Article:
STRONG RISK CULTURE
An actionable risk culture helps balance the inevitable tension between (a) creating enterprise value through the strategy and driving performance on the one hand, and (b) protecting enterprise value through risk appetite and managing risk on the other hand. While risk culture has gained traction in terms of relevancy in financial services in the post-global financial crisis era, the occurrence of reputation-damaging incidents, the decision-making processes preceding those events and the lack of response readiness once those events occurred has made risk culture a topic of interest in other industries, as well.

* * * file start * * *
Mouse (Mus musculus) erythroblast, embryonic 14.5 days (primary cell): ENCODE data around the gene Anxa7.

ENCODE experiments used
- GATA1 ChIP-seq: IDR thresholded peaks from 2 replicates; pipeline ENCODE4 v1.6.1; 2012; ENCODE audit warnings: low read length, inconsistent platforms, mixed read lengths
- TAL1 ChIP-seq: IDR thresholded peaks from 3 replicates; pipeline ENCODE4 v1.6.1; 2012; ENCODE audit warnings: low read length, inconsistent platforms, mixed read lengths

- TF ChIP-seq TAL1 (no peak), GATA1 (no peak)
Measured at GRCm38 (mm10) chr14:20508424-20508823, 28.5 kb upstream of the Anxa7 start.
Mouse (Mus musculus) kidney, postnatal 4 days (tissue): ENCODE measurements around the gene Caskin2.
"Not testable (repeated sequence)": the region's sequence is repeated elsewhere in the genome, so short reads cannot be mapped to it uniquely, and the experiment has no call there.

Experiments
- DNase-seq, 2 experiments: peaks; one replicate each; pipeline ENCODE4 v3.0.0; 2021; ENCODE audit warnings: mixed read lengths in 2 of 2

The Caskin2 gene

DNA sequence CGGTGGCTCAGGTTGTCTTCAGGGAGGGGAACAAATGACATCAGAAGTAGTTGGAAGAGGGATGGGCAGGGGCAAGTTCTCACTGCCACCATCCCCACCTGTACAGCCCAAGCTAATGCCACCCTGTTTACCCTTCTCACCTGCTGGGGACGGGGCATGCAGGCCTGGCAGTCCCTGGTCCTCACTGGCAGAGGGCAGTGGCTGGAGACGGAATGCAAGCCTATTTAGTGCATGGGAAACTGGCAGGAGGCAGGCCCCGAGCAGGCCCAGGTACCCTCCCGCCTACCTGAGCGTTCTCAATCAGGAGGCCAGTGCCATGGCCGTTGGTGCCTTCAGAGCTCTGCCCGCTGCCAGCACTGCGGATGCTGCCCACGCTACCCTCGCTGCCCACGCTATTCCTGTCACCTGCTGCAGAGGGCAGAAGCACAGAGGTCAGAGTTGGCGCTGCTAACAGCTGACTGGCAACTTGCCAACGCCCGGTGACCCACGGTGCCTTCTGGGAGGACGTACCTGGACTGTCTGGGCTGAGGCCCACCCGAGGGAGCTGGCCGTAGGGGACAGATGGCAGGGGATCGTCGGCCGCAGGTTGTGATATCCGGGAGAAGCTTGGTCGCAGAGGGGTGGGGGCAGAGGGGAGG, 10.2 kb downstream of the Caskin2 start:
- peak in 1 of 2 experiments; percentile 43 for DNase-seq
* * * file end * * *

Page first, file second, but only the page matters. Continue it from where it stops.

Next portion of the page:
Culture is influenced by many factors. We’ve discussed two – the tone at the top and the quality of the board’s risk discussions. Other factors include:
- Accountability – Successful risk management requires employees at all levels to understand the core values of the organization and its approach to risk, to be capable of performing their prescribed roles, and to be aware that they are held accountable for their actions in relation to expected risk-taking behaviors.
- Effective challenge – A sound risk culture encourages an environment in which decision-making processes allow expression of a range of views, manage the effect of bias and facilitate reality-testing the status quo.
- Collaboration and open communications – A positive, open, collaborative environment engages the most knowledgeable people and leads to the best decisions.
Incentives that encourage risk awareness and risk-informed decisions help shape risk culture as discussed below.